You don't necessarily have to earn a lot of money to retire with a lot.
Ending up rich starts with paying yourself first, says Tony Robbins, a self-made millionaire and the best-selling author of "Money: Master the Game." That means that, whenever you earn money, you set aside a portion for your future self by putting it in a retirement account, where it can grow over time.
Almost anyone can pay themselves first, says Robbins, regardless of the size of their salary. To drive that point home, he gives the example of former UPS employee Theodore Johnson, who retired in 1952.
One of Johnson's mentors advised him to save and invest 20 percent of his income over the course of his career so that it would compound over time, Robbins tells CNBC Make It. Johnson protested: "I can't live on 20 percent less income," he said. But his mentor assured him he could. Over time, as saving that extra money became a habit, he'd learn to live without it.
Johnson agreed, and after decades of careful management, he ended up retiring with $71 million, as the New York Times reported in 1991.
Johnson is a bit of a special case. He also made other smart investments, including buying as much of the company's stock as he could, the Times reports. Plus, his final salary of $14,000 — which he earned after working his way up at UPS to vice president for industrial relations — would today be worth about $130,000.
Still, Robbins' point stands: Consistently setting aside money early on can pay huge dividends down the line. No matter the size of your paycheck, it makes sense to save and invest at least a portion of it every month. Even if you're only contributing a small percentage of your income to a retirement account, it's better to start small than not start at all.
Bestselling author and wealth manager David Bach agrees: If you want to retire rich, he says, start by putting your money to work, and work your way up to saving 10-20 percent of your pretax income in a tax-advantaged retirement account. Saving that much may sound daunting, but it'll be easier to do if you make it automatic — meaning that you have your contributions automatically taken out of your paycheck and sent straight to your retirement account.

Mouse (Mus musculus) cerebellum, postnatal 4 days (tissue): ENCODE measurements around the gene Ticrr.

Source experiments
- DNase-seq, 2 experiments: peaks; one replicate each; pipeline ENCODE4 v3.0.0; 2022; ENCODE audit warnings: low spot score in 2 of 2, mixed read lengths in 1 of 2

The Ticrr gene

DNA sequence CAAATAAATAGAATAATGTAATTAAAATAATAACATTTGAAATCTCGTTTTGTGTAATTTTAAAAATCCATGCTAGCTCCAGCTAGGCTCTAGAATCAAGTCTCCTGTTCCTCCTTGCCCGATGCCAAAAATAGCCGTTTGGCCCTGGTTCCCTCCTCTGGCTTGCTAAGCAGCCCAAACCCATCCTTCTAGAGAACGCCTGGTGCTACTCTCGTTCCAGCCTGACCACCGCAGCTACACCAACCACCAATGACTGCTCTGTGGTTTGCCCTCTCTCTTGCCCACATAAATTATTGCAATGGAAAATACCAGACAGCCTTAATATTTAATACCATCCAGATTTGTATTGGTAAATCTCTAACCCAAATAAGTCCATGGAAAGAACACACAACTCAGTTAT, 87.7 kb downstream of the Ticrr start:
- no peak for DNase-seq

Say you earn $50,000 a year, which is fairly typical, since the median U.S. household income is $61,372. Setting aside 10 percent of that would mean $5,000 in savings per year. "Now, if you hadn't put anything aside over the course of the year but instead waited until December to come up with this much money, how likely is it that you'd have $5,000 sitting around somewhere? Not very," Bach writes in "The Automatic Millionaire."
"But when you pay yourself first, you don't wait. The 10 percent is taken out of your paycheck and automatically invested for you before you ever see it."
And that $5,000 a year can really add up over time, thanks to compound interest, which causes your wealth to snowball. If you invest $5,000 a year for 35 years in the stock market and earn an annual return of 7 percent, for example, you'd have more than $750,000. Over 40 years, with an annual return of 7 percent, you'd have over $1 million.
The sooner you start investing, the better off you'll be.
To show just how advantageous it is to start saving and investing early on, personal finance site NerdWallet created a chart showing the percentage of each twice-a-month paycheck you'd need to set aside to have $2 million saved by the time you're 67, assuming two different starting points: age 22 and age 30.
The chart assumes you start with zero dollars invested. It also assumes a 6 percent average annual investment return and various annual salaries.
The 22-year-old has just an eight-year head start on the 30-year-old, but that makes a significant difference in how much is needed to save per paycheck. Scroll over the bars to see the exact numbers.
While being smart with a relatively modest salary can help you end up rich, a big salary doesn't guarantee wealth. Consider the celebrities who have made millions but lost it all, says Robbins: "You can look at some of the greatest athletes in the world, some of the greatest actors and actresses that have spent more money than you can imagine."
No matter what you make, they key is to consistently pay yourself first and "gradually build," says Robbins.
"Most people are thinking, I'm going to get this big hit; I'm going to make a ton of money; I'm going to have this home run and then I'm going to be financially free. But even the people that make those home runs don't always stay financially free."
Here's the bottom line, he says: "Anybody can get rich." The question is, "Can you stay rich?"
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